The law of diminishing states that if a variable factor is increased to a fixed quantity of another factor per unit time, then the increment in the total output will initially increase, but it will start to decrease behold some point (Hall, & Lieberman, 2008). In fact, the law of diminishing return is mostly applied in two perspectives, including the field of industry and agriculture. For instance, population growth will affect the size of the labor by increasing the labor force. However, as the labor force increases, the capital per worker will correspondingly decrease because the capital per worker will be less. Therefore, the output per worker will also reduce (Pearson, 2015).
The law of diminishing return can be demonstrated in an instance where a firm increases one of its input units ceteris paribus; hence, the marginal product of the unit that was added will decline with time. For instance, when a firm adds more workers while the capital remains constant, the marginal product of the added workers will decline (Hall, & Lieberman, 2008). However, this does not indicate that the output falls after more workers are added, but it indicates that the output of the added worker will be less than the previous worker. In essence, the reason for this effect is evident in that when labor is added without adding capital, the increased number of workers will have to share the available unit of capital making them less productive. Mathematically, the theory of the diminishing law of returns indicates that the function of production assumes the concave shape where the output will rise as input rises, but as a slowing rate.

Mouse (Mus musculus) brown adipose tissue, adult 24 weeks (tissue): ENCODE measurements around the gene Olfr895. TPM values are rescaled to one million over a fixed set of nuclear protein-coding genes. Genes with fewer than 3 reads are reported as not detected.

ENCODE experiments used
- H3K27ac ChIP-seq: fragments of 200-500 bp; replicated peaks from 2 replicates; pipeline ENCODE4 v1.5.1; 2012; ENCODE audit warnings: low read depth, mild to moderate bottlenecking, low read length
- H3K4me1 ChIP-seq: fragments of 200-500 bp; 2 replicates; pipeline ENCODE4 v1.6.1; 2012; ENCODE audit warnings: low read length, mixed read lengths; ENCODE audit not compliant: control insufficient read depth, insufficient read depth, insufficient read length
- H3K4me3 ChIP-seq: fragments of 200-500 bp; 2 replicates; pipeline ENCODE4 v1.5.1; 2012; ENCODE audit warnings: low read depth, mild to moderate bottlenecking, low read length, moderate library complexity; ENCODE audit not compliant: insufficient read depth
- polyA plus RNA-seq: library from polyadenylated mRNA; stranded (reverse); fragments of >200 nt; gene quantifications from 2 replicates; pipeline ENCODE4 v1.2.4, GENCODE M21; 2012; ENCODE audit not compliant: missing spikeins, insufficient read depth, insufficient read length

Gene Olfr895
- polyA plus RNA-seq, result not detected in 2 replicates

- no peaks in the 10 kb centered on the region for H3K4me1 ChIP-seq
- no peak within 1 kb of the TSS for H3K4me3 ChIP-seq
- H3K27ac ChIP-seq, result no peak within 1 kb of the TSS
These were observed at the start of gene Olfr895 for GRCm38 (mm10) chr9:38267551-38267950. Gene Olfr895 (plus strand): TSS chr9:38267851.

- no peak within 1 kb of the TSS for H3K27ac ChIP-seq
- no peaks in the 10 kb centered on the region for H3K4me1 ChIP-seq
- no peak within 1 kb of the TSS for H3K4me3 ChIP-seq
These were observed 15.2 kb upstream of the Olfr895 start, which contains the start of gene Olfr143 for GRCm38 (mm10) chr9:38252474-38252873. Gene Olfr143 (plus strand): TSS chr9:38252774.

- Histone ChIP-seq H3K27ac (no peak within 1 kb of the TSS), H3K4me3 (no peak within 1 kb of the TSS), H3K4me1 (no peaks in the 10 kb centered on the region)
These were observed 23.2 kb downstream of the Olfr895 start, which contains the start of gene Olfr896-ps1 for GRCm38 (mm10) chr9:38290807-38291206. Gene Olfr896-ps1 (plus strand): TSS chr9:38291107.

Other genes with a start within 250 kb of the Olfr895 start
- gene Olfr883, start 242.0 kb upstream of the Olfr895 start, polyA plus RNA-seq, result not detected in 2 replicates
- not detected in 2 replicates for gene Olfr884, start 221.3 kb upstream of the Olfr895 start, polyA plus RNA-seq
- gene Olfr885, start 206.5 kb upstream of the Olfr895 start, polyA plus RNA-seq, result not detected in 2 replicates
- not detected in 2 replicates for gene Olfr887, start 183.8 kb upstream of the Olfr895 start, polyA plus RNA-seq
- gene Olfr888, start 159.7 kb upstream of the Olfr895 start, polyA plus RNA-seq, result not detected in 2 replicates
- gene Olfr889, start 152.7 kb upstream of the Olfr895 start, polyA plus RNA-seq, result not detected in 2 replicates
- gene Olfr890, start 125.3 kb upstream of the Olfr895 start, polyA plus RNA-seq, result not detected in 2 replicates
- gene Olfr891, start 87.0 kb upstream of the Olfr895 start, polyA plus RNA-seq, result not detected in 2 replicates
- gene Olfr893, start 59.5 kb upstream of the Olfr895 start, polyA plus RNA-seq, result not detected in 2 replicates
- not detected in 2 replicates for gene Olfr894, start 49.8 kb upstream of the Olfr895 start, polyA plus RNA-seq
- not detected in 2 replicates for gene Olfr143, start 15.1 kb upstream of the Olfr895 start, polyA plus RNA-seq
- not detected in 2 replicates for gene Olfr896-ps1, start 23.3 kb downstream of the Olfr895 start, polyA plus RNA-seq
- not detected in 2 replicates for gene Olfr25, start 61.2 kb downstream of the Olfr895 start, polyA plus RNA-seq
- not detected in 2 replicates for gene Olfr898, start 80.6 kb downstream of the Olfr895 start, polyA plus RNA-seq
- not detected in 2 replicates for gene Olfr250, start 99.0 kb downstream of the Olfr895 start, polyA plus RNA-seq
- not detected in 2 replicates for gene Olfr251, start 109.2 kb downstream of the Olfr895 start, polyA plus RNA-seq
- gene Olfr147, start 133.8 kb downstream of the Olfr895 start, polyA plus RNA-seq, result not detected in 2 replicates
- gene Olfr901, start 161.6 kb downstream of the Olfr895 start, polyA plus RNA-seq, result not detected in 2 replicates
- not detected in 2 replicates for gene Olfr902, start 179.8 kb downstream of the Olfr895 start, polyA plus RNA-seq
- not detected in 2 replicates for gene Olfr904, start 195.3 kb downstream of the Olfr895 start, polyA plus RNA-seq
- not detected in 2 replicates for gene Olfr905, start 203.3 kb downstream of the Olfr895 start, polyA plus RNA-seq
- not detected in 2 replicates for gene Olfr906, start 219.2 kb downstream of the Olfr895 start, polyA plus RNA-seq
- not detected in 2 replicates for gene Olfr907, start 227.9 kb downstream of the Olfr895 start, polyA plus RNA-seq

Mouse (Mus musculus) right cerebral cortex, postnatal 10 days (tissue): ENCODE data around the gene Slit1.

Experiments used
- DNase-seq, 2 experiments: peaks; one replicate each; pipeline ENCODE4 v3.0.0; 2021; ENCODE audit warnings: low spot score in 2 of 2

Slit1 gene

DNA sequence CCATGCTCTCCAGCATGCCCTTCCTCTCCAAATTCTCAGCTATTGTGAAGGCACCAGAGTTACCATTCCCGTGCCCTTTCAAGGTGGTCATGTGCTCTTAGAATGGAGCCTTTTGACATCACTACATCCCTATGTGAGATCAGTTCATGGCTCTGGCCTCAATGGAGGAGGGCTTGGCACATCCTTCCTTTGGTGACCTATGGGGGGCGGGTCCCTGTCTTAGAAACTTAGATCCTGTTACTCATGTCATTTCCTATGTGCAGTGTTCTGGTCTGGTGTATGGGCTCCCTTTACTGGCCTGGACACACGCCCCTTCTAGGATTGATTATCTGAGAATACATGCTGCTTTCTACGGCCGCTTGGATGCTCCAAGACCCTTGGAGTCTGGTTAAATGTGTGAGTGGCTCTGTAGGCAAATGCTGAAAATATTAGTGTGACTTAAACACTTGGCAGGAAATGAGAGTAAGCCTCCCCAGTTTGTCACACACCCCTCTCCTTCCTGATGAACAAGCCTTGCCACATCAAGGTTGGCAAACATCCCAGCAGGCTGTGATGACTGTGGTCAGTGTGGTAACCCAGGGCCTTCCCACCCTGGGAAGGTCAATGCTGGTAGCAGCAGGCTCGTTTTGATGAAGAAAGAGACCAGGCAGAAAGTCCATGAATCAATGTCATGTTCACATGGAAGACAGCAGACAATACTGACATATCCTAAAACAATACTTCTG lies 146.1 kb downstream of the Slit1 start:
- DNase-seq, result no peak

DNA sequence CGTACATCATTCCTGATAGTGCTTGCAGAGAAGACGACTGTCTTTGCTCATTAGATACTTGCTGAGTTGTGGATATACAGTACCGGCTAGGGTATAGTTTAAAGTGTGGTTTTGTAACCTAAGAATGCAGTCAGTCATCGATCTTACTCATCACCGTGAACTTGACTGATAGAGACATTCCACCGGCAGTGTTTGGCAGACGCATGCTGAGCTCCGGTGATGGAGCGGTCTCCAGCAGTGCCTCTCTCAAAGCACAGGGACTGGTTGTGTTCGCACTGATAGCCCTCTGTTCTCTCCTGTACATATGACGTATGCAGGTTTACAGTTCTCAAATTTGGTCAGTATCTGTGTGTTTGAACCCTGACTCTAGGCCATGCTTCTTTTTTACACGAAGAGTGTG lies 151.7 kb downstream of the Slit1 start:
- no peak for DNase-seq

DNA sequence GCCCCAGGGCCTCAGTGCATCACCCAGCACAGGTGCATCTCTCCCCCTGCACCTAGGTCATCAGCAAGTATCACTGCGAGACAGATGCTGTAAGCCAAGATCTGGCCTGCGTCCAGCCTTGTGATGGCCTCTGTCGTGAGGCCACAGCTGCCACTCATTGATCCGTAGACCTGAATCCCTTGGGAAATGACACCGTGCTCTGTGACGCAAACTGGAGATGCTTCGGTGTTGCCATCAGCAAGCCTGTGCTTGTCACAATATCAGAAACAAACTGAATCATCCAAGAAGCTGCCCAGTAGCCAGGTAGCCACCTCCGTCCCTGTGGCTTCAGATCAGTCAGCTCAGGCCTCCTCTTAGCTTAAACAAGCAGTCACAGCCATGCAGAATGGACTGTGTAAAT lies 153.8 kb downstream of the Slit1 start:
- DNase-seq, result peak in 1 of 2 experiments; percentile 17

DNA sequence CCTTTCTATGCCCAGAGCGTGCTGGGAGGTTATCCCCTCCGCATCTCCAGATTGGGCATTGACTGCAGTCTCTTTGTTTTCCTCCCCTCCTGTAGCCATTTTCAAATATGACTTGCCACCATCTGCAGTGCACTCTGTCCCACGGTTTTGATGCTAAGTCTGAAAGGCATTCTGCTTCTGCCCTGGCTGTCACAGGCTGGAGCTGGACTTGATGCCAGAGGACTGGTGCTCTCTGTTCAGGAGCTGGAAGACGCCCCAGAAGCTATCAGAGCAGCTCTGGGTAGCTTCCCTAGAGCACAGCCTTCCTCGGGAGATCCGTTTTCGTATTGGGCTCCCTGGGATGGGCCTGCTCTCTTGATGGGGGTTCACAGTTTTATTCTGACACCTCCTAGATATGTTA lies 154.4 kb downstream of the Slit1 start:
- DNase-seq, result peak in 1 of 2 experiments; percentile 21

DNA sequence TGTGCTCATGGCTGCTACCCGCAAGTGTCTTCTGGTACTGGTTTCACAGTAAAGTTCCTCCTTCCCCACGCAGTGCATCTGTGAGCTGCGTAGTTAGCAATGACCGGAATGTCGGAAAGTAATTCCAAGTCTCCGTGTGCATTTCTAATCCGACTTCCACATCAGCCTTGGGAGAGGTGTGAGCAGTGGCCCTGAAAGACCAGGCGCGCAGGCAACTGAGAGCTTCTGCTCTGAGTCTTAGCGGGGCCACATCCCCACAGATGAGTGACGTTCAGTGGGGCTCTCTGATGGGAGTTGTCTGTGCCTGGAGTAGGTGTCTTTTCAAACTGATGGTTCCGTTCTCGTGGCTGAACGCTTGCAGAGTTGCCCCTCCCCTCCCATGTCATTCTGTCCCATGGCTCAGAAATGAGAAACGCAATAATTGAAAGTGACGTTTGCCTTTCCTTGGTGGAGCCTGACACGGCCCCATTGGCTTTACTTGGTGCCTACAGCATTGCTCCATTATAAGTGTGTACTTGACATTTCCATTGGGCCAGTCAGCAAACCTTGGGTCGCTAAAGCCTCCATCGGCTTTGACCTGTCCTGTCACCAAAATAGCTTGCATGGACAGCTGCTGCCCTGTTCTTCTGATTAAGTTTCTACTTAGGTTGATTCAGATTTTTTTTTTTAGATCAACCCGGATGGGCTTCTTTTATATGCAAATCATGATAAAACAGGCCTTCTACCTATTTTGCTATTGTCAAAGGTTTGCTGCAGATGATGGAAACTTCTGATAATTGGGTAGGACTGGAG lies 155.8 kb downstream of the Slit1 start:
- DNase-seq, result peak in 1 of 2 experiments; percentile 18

Government Raises Tax and Uses Revenue to Engage in Spending
In many instances, the government can raise the tax as a fiscal policy to alter economic growth. The government can either use the tax to support domestic spending or fund investment (Weil, 2008). When the government raises taxes and uses the yielded revenue to engage in spending instead of investment, the amount of total investment for individuals and firms decreases. In this aspect, there is less capital deepening and the amount available for investment falls. Consequently, when the government uses the taxes collected to enhance investment; for instance, to build infrastructures such as buildings, roads, and airports then capital deepening is promoted. When the government tax individuals and fails to use the revenue for investment, the individuals’ disposable income and their purchasing power reduce (Barro, 1989). In this aspect, the amount that was initially invested by individuals is affected, and they cannot invest anymore. Therefore, they concentrate on consumption rather than investment because the amount of money available for investment has been taken away in the form of taxes. In essence, economic growth of the country decreases because the government is not increasing the capital per worker, which is based on the investment initiated by the government.
As is evident from the above analysis, economic growth is a multi-dimensional aspect that requires a well thought-out approach. The government must ensure that the policies implemented do not jeopardize the efforts of the citizens and the investment made by the private sector because this will not enhance capital deepening. It is advisable to involve all the stakeholders through policy consensus, a situation that will strike a balance in contributing to the economic growth.
Barro, R. (1989). “The Ricardian approach to budget deficits.” Journal of Economic Perspectives 3, (2): 37–54.
Hall, R. E., & Lieberman, M. (2008). Microeconomics: Principles and applications. Mason, OH: Thomson/South-Western.
Pearson (2015). Economic growth. Retrieved from http://www.pearsoncustom.com/mct-comprehensive/asset.php?isbn=1269879944&id=12298
Schultz, T. P. (2003). Human capital, schooling and health. Economics & Human Biology, 1(2), 207-221.
Weil, D. (2008). “Fiscal policy.” The Concise Encyclopedia of Economics. Library of Economics and Liberty. Retrieved January 5, 2016 from http://www.econlib.org/library/Enc/FiscalPolicy.html